Tag Archives: Salem’s Lot

The Grand Romances of Stephen King

18 Feb

Yes, constant reader, that’s right, it’s true. Here, come sit beside me and let’s talk. There’s a story within the story. The Master is a romantic at heart.

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I was 12 years old when Ann McPherson handed me a copy of The Shining. A wonderful woman with a joyous and infectious laugh, Mrs. McPherson was one of my mom’s best friends. She lived a few doors down and often dropped by our the house in the late afternoon. She treated me as an equal, for which I adored her, and we shared an intense love for books. Earlier that year Ann gave me Robin Cook’s Coma, a terrific thriller I finished in two days while my parents banged on my bedroom door trying to get me to emerge. (It may be the one time in my life I willingly skipped a meal.) After Coma, I was ready to read anything Mrs. McPherson recommended.

The copy of The Shining she handed me was the initial paperback release. The cover was in reflective silver with the outline of a young boy’s head. 

 

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How awesome is this?!

 

I looked at the cover over and over, tingling with anticipation. I figured they must have spent some bucks on this cover if it reflected! Incredibly cool! The cover read A Masterpiece of Modern Horror. The marketing team earned their salary with that phrase. I was scared already. And a young boy as the centerpiece? Talk about primed.

Primed indeed. The book changed my life, not only because it remains one of my favorite novels of all time, not only because it has haunted me since, but because it introduced me to the man who has influenced my life as much as anyone on the planet. 

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I love this.

What strikes me now about The Shining, which I’ve read umpteen times, is the novel’s humanity. As dark as Stephen King can go – and, oh my, can he go there: try Cujo, one of his best and easily his darkest novel, it’s shattering – his novels have enormous power because he has such a clear love and respect for people, their dreams, their emotions and their love. In The Shining, Jack Torrance’s fierce love for his son Danny (completely missing from the cold, emotionless Kubrick adaptation) drives the novel. Jack’s fierce love for his son is also what ultimately saves everyone from hell. Certainly, yes, terrible things happen in Stephen King novels. (Is life any different?) Yet there is a compassion surrounding the events and the characters that surmounts the horror. I’ve read almost everything in King’s canon and can attest that this love of humanity is evident in just about everything he writes.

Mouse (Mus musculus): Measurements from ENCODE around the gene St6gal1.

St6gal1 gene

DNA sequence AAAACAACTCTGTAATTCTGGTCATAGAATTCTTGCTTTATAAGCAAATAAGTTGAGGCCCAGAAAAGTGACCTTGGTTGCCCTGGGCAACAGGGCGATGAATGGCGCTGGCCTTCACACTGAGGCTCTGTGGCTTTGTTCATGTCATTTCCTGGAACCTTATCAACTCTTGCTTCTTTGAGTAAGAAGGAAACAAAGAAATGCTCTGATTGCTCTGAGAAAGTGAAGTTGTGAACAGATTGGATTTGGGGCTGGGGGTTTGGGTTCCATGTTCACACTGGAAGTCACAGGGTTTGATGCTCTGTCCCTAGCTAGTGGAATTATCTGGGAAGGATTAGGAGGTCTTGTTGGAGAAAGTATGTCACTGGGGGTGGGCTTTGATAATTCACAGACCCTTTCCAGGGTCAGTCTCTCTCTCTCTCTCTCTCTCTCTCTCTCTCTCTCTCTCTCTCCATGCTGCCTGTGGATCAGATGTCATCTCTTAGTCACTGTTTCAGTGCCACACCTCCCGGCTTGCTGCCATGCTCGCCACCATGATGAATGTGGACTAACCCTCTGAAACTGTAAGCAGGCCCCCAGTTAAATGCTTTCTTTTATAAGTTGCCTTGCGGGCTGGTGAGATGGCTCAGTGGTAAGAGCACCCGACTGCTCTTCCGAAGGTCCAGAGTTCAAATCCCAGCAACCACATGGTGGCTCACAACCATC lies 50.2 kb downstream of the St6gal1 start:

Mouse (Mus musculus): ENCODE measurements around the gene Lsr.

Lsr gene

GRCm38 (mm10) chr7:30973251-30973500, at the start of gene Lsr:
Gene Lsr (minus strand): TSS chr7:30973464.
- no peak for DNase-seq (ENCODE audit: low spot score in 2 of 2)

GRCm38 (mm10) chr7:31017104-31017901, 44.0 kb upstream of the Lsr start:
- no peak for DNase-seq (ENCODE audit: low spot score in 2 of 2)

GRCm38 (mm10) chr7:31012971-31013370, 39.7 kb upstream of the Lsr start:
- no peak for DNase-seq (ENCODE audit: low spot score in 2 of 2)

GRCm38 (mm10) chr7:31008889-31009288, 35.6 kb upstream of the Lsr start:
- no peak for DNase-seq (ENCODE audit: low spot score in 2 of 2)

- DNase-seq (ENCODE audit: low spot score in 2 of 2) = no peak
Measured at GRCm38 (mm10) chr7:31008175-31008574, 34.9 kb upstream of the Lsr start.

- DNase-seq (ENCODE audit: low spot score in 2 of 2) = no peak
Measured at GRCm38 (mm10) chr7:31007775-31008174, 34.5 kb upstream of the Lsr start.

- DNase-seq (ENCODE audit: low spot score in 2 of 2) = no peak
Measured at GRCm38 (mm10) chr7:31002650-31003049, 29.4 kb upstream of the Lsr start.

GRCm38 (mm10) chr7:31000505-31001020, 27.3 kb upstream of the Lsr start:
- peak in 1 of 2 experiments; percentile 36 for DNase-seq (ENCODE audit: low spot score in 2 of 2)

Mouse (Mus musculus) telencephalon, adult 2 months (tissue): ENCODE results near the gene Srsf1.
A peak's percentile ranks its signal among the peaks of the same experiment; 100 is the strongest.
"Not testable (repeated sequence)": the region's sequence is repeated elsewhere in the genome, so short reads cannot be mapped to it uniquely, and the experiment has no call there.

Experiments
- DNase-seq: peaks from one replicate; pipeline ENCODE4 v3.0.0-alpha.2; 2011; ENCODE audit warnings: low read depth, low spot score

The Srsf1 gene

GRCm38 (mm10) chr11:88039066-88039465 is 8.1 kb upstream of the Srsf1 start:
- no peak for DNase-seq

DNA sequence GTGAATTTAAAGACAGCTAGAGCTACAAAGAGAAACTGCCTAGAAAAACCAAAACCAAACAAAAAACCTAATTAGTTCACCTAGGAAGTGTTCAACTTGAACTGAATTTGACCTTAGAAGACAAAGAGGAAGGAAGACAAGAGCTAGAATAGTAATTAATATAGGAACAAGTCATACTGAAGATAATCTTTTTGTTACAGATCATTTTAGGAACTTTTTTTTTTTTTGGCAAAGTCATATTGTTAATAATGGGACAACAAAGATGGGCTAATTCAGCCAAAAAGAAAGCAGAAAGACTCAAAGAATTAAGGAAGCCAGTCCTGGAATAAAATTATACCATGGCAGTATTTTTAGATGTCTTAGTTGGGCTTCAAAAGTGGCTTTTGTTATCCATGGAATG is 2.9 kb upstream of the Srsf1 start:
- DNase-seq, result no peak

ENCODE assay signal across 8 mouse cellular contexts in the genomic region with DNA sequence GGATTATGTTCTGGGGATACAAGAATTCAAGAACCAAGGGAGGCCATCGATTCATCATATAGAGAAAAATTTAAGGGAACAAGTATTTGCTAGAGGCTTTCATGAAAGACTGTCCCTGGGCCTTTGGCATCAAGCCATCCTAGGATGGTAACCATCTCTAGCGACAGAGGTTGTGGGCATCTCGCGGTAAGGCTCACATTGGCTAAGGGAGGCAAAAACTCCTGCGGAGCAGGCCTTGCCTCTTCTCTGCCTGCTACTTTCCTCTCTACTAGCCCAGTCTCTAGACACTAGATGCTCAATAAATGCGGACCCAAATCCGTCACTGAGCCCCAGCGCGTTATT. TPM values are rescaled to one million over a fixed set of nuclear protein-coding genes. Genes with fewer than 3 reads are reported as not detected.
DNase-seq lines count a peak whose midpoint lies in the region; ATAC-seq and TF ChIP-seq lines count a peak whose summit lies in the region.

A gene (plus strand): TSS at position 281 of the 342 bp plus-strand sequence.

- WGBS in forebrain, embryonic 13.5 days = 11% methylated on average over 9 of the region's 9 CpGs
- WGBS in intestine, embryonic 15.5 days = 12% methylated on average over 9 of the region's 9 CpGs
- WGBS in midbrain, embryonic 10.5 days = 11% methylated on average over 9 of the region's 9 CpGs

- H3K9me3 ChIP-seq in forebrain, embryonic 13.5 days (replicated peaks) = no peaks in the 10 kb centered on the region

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Summer Picks 2013

6 Jun

We are back! Thanks much for the patience, the Cinema Language seminar was such a success we are doing it yet again in November. In the meantime, I want to give you a few recommendations to get you through the summer. No food this time, as we have a lot of food upcoming, including a ‘Food on the 4th’ menu.

It’s been a great Spring for reading, at least for me. I’ve been blessed with one terrific novel after another. What better time to have a few good books to read than in the summer! Here are a few good reads to get you through:

THE FAULT IN OUR STARS

 I fell in love the way you fall asleep: slowly, and then all at once.”

                                                                                                                           Hazel Lancaster

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I am a little behind on this one. The Fault In Our Stars by John Green made a big splash last year and the film adaptation is in full swing. If you have not yet read it, Get. This. Book. It’s a stunner. Time Magazine’s #1 Fiction Pick for 2012, this book is frequently hilarious, wonderfully romantic and absolutely devastating, sometimes all at once. Yes, the novel is about a 17 year old girl, Hazel, who has cancer. But don’t let that deter you, it’s an easy, thoroughly enjoyable read. Easy as it is, the prose is beautiful and remarkably profound. The Fault In Our Stars was so good that when I finished it, I flipped back to page one and read it again. It’s that good.

A quick aside: this book makes me wonder who determines how books are classified. The Fault In Our Stars is marketed as a ‘young adult’ novel, yet it is one of the more adult and thematically mature books I’ve read in a long while. It’s not that teens shouldn’t be reading it! I’m thrilled they are reading it and that it was so popular. But the ‘young adult’ designation certainly deters some adult readers. It did me. Some people say the designation is because of the age of the main character. Hmph. Just because it’s about a 17 year old girl shouldn’t automatically make it a ‘teen novel’.  To Kill A Mockingbird isn’t a children’s novel just because Scout is a child. I’m curious about this, given so many ‘teen novels’ seem anything but. I said the same thing about the brilliant “Hunger Games” trilogy, a must read if you haven’t yet. That trilogy is one of the darkest and most morally complex stories in print. ‘Teen Novels’? No way. At any rate, do not let that designation cause you to stumble with Fault. Read this book!

NOS4A2

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NOS4A2, published in April, is also one of the most remarkable novels I’ve read in a long time. If I wasn’t so amazed at his talent, I would be green with envy over Joe Hill. This is his third novel: three novels in a row, each novel was one of the best of its year. Damn, can this guy write!

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